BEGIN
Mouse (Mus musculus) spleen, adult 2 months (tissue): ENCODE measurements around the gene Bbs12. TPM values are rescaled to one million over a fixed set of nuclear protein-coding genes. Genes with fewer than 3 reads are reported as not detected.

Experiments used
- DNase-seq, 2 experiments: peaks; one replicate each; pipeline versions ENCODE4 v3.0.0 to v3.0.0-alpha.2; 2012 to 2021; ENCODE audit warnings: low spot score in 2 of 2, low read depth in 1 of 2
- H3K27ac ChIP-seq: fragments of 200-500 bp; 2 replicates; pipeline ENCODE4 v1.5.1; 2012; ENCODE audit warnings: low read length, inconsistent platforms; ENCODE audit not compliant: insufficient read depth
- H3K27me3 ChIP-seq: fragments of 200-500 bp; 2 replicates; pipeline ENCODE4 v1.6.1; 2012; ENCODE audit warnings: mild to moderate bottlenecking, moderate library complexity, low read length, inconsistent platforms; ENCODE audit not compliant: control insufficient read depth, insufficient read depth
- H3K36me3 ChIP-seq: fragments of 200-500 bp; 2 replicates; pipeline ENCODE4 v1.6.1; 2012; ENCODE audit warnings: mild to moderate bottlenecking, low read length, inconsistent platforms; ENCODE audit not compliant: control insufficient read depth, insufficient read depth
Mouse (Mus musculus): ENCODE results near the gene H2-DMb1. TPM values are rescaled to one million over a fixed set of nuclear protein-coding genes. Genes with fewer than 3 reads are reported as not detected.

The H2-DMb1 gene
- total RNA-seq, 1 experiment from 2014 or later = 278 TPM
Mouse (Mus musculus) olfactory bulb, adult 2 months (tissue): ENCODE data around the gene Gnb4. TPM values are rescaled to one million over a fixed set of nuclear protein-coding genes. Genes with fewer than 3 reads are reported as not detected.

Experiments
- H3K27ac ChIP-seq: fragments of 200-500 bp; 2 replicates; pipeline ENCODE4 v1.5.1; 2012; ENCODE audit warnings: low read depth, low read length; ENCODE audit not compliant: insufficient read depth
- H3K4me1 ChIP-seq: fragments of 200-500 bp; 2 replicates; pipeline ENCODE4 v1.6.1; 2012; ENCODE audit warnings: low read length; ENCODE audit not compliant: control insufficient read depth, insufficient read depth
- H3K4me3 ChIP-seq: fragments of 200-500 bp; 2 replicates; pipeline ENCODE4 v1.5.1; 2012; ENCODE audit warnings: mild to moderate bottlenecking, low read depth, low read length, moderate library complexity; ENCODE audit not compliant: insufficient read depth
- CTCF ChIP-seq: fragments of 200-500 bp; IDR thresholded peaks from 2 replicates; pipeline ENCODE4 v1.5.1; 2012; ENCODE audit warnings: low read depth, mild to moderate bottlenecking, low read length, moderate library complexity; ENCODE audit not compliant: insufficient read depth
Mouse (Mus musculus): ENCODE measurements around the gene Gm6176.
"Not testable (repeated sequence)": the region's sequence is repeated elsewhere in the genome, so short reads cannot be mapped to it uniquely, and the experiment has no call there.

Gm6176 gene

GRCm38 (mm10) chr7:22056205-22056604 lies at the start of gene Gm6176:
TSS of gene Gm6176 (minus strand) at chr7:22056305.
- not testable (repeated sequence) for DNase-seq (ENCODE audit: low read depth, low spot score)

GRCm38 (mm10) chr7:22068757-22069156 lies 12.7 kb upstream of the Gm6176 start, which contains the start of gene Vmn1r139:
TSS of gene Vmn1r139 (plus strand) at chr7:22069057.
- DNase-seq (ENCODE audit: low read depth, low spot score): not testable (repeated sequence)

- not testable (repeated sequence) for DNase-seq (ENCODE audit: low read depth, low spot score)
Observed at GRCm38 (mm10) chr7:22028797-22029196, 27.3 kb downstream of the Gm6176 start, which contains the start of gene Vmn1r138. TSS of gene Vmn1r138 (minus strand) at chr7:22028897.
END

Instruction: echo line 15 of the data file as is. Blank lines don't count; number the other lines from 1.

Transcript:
- CTCF ChIP-seq: fragments of 200-500 bp; IDR thresholded peaks from 2 replicates; pipeline ENCODE4 v1.5.1; 2012; ENCODE audit warnings: low read depth, mild to moderate bottlenecking, low read length, moderate library complexity; ENCODE audit not compliant: insufficient read depth